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The Phantom Tollbooth Paperback – October 12, 1988
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" I read [The Phantom Tollbooth] first when I was 10. I still have the book report I wrote, which began 'This is the best book ever.'"
--Anna Quindlen, The New York Times
"A classic... Humorous, full of warmth and real invention."
--The New Yorker
From the Inside Flap
Illustrated in black-and-white. This ingenious fantasy centers around Milo, a bored ten-year-old who comes home to find a large toy tollbooth sitting in his room. Joining forces with a watchdog named Tock, Milo drives through the tollbooth's gates and begins a memorable journey. He meets such characters as the foolish, yet lovable Humbug, the Mathemagician, and the not-so-wicked "Which," Faintly Macabre, who gives Milo the "impossible" mission of returning two princesses to the Kingdom of Wisdom.
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Especially if you are an incorrigible punster (do not incorrige), read this book. It is well worth it.
Somehow in all my life (until now) I missed this book. It wasn’t until someone made a comparison to it in a review for my first Toonopolis book that I discovered it. That being said, I am quite happy to have found it! The first instinct is Alice’s Adventures in Wonderland for boys. I think, in a way, Phantom Tollbooth is a step above Alice and turns on the clever wordplay to an even higher level, which is impressive. In Alice, there was no overall purpose behind the nonsense. In Milo’s adventure, however, there is an amazing sense of underlying lessons and learning that can be done using the glut of literal puns around cliches and literary devices.
I could easily picture (or even develop) an extended lesson plan in an English class using Phantom Tollbooth as an anchor. Juster masterfully mixes in humorous dialogue with valuable lessons on perspective (Alec Bings, the boy who grew down instead of up), repetitive diction (the five advisers from DIctionopolis), and jumping to conclusions (literally, with the Island of Confusion). The most impressive to me, however, was easy to pass over because very little time was spent on it: the various monsters on the Mountains of Ignorance. A great lesson in a middle school English class would be to take one of the monsters mentioned in brief (such as the Overbearing Know-it-all, Gross Exaggeration, or Threadbare Excuse) and expand on them and why they are such monsters of ignorance even today.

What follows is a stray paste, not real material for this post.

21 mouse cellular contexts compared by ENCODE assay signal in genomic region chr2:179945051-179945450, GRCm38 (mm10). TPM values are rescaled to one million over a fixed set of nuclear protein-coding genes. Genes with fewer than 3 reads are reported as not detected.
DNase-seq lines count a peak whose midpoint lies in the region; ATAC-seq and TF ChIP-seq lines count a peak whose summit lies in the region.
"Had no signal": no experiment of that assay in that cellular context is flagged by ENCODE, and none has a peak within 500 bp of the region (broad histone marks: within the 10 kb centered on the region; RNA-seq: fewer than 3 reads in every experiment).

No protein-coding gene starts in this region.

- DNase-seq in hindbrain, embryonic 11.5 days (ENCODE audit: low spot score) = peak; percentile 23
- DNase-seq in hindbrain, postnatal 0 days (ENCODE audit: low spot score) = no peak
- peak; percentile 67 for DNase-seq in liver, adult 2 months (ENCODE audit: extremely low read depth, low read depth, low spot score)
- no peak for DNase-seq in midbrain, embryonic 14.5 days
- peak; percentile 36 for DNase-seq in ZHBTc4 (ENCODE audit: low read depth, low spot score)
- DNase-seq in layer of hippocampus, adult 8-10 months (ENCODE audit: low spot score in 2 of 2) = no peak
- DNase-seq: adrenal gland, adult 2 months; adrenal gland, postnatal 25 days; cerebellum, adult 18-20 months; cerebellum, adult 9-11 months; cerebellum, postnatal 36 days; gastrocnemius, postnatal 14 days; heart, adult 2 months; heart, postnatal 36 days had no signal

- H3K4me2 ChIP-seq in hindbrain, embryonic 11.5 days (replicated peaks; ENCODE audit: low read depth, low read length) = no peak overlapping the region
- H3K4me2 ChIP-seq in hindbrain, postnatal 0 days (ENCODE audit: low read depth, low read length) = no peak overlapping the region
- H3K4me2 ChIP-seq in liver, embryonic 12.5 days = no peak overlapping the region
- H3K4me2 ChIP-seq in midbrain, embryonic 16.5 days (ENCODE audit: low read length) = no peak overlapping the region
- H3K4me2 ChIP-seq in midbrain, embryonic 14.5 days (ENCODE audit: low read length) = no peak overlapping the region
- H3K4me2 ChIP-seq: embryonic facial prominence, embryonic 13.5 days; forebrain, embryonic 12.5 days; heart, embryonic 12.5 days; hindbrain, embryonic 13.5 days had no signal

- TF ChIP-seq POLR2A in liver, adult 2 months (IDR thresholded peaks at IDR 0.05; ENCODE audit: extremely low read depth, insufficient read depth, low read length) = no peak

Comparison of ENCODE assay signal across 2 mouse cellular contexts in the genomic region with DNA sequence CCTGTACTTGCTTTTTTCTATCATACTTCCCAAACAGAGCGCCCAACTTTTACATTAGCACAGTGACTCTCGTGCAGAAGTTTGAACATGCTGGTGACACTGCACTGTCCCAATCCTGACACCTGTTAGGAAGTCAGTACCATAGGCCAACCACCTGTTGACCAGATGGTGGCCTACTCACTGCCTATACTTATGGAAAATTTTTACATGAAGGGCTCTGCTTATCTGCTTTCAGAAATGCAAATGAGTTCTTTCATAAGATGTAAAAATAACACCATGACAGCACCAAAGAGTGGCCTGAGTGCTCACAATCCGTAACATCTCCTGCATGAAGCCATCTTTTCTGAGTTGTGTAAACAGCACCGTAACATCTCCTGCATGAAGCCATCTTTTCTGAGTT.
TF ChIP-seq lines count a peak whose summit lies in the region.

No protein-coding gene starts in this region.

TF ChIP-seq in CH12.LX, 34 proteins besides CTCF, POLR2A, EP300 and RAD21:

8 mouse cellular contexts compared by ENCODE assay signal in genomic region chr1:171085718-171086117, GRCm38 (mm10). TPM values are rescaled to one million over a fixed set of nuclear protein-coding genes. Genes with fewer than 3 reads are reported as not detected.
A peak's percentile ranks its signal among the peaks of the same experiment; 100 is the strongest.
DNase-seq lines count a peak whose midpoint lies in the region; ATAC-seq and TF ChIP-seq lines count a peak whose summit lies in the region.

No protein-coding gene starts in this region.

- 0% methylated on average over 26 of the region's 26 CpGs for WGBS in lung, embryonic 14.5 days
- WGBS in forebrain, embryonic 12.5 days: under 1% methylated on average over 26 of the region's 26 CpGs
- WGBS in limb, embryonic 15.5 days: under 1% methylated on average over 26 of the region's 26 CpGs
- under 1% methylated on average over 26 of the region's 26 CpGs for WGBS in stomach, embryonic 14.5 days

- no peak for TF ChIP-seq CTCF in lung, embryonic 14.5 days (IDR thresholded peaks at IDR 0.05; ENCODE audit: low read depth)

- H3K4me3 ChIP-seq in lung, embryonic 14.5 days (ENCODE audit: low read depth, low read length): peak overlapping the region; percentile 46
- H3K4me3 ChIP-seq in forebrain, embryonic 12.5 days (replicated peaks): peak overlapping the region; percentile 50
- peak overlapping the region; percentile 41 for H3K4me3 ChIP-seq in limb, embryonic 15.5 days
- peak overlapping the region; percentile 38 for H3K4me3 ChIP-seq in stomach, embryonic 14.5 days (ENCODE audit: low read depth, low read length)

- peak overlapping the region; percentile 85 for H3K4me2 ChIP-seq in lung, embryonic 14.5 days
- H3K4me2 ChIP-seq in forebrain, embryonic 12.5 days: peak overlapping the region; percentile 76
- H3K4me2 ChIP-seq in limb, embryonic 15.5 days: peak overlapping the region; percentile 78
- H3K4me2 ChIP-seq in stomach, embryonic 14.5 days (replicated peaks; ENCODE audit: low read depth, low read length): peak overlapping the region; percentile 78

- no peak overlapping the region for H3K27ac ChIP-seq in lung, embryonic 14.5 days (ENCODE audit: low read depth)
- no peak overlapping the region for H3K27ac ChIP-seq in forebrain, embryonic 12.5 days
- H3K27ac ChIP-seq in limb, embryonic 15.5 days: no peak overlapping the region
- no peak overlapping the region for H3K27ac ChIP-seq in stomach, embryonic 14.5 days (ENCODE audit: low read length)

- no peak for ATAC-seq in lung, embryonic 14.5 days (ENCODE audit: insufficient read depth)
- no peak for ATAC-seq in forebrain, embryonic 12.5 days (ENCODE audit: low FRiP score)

This book is content appropriate for all ages. Much like the aforementioned Alice stories, it takes place in a whimsical other-world with no real consequence or bearing on the real world. In fact, Milo is only gone for an hour and the only change is knowledge on his part. There is no content that would preclude the youngest of readers from being able to enjoy the story.
The mile-a-minute cliches and wordplay, however, lends me to think that this book is best for 10+. In order to fully appreciate some of the literal humor, the reader will have to have enough experience with English language idioms. Luckily, Juster used some of the most common cliches and even a child reading this book 50+ years after its publication should be able to pick up on the majority of the jokes (and lessons) contained in the book.
5/5 Giant Cartoon Mallets from Toonopolis, The Blog's Books For Boys reviews.
This book explores English and mathematics, and connects them together in a world of their own. A world filled with puns and wordplay.
Milo is filled with ennui, and can find nothing that interests or excites him. The arrival of a cardboard tollbooth and little electric car send him into a world of adventure and exploration where his expectations are overturned.
His traveling companion is Tock, a dog with a clock in it's middle. He turns out to be both lovable, and offers often dry comments on the situation at hand. I never warmed up to the Humbug, who seemed to me to be part snake oil salesman. Yet he has his lovable moments.
If you have not read this book to your child, or have not given it to him or her to read on their own, then I think they are sadly deprived children.